Beijing, Aug 15 (EFE).- The Chinese Weather Administration issued a red alert due to high temperatures for Monday, when parts of up to 11 provinces and regions could see the thermometer rise above 40 C (104 F) amid a heat wave that experts are describing as the “longest and most intense” in 60 years, local media reported.
The weather service said that temperatures in excess of 40 C will be registered at various points around the country, but mainly in the central provinces of Sichuan, Shaanxi, Henan, Hubei, Hunan and Jiangxi.
The alert issued on Monday marks the 26th consecutive day of high-temperature alerts in the Asian giant, a situation that has alarmed various experts such as Sun Shao, a researcher with the Chinese Weather Administration, who told the Global Times that “This heat wave is the most intense and longest since official records began to be kept in 1961.”
Sun said that the length of this heat wave has already exceeded the one lasting 62 days that was experienced in China in 2013.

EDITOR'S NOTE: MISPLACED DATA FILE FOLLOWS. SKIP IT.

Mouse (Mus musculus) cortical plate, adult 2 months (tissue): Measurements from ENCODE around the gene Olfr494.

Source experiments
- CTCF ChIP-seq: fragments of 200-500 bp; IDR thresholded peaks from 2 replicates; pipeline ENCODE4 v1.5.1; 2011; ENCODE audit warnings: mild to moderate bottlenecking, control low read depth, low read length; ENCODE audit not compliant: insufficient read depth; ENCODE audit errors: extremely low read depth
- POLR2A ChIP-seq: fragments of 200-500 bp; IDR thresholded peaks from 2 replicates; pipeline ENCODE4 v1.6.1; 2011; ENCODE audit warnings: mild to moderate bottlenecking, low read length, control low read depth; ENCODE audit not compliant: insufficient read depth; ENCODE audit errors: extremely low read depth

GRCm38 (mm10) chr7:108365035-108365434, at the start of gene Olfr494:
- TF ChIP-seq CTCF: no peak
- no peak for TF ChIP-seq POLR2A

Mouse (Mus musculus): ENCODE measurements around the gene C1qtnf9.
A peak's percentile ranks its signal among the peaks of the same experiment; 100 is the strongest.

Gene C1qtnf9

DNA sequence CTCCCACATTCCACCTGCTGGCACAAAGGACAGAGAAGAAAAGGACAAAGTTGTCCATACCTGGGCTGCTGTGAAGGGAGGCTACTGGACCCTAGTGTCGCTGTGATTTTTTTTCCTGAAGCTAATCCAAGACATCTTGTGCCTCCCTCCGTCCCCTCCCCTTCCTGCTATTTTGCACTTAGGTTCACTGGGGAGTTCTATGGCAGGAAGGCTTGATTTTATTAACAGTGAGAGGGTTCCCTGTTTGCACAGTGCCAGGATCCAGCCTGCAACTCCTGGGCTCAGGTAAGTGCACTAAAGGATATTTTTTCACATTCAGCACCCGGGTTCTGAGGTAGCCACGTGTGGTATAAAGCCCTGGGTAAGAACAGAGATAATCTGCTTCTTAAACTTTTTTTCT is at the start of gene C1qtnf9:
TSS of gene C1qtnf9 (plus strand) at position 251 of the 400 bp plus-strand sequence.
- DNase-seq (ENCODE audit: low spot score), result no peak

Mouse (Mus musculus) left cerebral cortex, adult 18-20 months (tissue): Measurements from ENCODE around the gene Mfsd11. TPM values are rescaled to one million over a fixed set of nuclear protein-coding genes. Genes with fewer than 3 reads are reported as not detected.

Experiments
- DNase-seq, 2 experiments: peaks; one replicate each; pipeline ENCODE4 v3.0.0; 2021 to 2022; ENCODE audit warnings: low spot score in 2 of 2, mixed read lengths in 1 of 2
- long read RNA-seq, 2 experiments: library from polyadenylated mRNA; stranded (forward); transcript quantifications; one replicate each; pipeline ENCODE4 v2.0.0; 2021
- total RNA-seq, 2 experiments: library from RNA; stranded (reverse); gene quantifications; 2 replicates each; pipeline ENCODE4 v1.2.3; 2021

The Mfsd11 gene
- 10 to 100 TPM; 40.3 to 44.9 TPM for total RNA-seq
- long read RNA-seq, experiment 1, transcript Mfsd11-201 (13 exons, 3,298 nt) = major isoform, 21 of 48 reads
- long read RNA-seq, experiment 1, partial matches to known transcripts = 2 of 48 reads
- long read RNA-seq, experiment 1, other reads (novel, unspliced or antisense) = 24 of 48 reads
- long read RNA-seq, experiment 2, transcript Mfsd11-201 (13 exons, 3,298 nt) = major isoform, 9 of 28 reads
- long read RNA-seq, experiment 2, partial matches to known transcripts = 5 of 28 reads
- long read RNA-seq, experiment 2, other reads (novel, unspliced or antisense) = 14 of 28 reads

In addition, this year’s heat wave “began (earlier in the year)” than the one in 2013, said Sun, adding that thus the heat could last for a week longer.
These periods of intense heat could become the “new normal” in the Asian country due to “the effects of climate change,” according to Chen Lijuan, an expert with the National Weather Center cited in local media, who added: “The high temperatures are starting earlier and earlier, are ending later and are lasting for longer. This will become more and more obvious in the future.”
The heat also brings with it an increase in demand for electricity. In the Shanghai metropolis, for instance, record temperatures have been experienced in recent weeks and an interannual electricity demand increase of 38.41 percent was registered in July followed by a 40.2 percent increase in the first week of August.
Certain energy restrictions already prevail in the provinces that have been hardest hit by the heat wave, including Zhejiang, where energy use by certain industries has been limited, along with air conditioning in movie theaters, local media have reported.
Last year, when the central province of Henan registered rainfall levels higher than had been experienced in decades and which resulted in the deaths of more than 300 people, local experts attributed the unusual situation to the effects of climate change.
Song Lianchun, a meteorologist with the National Weather Center, said at the time: “We can’t say that an extreme weather event is directly caused by climate change but, over the long term, global warming is causing an increase in the intensity and frequency of such events.”